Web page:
Personal Finance

SEC adopts rule to protect ordinary investors, but critics say it’s too lax

The Securities and Exchange Commission on Wednesday adopted a new regulation that calls for brokers to act in the best interest of their clients when making investment recommendations.

In a 3-to-1 vote, commissioners approved the Regulation Best Interest, along with other regulatory actions intended to enhance disclosures and clarify certain advisors’ existing responsibility to put their clients’ interests before their own.

The SEC’s action, supported by the broker-dealer industry but opposed by consumer and investor advocates as not going far enough, comes a year after regulators first proposed most of the changes included in the approved package.

The U.S. Securities and Exchange Commission in Washington, D.C.

Adam Jeffery | CNBC

Regulation Best Interest will apply to investment recommendations, whether an individual stock or bond or a certain account type, such as a rollover individual retirement account.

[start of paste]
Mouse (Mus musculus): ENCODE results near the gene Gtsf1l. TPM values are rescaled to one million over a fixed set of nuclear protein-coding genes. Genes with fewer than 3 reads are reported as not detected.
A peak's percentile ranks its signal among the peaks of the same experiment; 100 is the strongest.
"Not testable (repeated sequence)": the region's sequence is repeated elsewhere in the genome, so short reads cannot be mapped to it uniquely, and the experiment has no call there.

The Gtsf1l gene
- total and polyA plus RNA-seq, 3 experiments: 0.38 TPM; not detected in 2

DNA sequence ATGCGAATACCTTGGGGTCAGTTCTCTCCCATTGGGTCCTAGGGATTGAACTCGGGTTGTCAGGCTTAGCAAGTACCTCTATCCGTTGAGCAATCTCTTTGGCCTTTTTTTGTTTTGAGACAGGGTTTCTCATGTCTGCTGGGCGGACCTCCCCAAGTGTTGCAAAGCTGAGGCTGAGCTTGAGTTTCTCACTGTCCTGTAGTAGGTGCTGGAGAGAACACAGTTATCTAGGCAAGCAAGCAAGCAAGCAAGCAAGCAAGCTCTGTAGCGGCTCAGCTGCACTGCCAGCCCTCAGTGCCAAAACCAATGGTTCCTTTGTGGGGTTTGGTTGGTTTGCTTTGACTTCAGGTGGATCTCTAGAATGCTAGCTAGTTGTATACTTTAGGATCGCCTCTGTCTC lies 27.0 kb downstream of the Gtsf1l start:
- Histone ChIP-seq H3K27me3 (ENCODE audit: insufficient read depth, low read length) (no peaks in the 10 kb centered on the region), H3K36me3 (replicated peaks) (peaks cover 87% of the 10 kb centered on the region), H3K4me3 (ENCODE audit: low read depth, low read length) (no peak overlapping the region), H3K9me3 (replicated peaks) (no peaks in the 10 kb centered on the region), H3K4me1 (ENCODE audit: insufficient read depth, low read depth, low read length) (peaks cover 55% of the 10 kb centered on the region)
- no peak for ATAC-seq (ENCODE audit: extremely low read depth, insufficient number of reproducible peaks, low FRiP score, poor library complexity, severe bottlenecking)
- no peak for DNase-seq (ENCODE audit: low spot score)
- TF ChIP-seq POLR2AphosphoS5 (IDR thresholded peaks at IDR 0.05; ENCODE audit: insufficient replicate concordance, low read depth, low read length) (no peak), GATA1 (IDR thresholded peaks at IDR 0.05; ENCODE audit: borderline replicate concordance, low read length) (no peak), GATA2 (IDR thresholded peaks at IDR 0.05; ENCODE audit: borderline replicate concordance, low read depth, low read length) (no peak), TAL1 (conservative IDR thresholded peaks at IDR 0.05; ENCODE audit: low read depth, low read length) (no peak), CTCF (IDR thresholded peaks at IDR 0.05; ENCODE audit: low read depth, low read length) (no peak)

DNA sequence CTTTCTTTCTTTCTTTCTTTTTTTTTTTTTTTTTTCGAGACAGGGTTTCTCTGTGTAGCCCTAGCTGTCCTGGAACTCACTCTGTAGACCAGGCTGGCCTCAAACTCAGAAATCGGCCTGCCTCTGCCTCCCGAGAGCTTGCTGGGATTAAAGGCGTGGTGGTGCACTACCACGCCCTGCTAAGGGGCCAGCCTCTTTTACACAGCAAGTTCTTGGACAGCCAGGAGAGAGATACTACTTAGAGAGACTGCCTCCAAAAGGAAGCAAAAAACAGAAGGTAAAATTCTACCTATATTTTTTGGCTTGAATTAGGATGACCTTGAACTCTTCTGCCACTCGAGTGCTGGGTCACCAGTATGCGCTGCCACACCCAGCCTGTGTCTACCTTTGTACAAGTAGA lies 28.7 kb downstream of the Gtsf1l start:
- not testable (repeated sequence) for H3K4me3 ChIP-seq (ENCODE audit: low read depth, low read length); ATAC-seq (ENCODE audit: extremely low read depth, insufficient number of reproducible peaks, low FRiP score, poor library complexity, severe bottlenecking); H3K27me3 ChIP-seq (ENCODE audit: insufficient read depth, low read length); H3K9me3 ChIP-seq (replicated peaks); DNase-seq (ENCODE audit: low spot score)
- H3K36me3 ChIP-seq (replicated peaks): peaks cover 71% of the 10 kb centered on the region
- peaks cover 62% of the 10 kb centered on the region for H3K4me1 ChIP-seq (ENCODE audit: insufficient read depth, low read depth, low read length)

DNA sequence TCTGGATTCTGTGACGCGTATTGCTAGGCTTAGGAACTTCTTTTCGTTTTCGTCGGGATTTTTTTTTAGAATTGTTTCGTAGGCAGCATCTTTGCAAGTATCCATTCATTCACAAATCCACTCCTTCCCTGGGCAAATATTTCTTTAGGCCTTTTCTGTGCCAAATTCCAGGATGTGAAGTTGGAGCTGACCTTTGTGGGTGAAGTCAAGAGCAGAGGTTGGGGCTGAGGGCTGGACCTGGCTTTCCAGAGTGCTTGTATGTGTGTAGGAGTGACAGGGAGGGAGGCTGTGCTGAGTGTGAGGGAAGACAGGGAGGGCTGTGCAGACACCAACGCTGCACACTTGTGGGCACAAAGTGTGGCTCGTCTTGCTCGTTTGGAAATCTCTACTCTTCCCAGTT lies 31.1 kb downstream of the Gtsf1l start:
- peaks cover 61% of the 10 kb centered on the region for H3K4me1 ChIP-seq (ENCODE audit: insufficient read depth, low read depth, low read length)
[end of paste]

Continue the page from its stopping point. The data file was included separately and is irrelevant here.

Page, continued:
Supporters of the rule say it will be an improvement over current standards for brokers, which only require them to make sure an investment is “suitable” for a client.

Nevertheless, critics warn that it falls short of eliminating conflicts of interest — such as commission-based pay or other financial arrangements — that end up costing investors and lining the pockets of brokers.

Compliance by broker-dealers will include making required disclosures and working to mitigate conflicts that could lead a broker to make a recommendation that is not in the client’s best interest.

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Additionally, a so-called relationship summary form will be a required disclosure. It will include a variety of information such as the fees charged, services offered, conflicts of interest and whether the firm and its financial professionals have a history of legal or disciplinary actions.

Commissioners also adopted interpretations of existing law pertaining to the advisors that the SEC oversees and when investment advice can be considered “incidental” by a broker and not subject to additional regulation.

Vetting a financial advisor infographic

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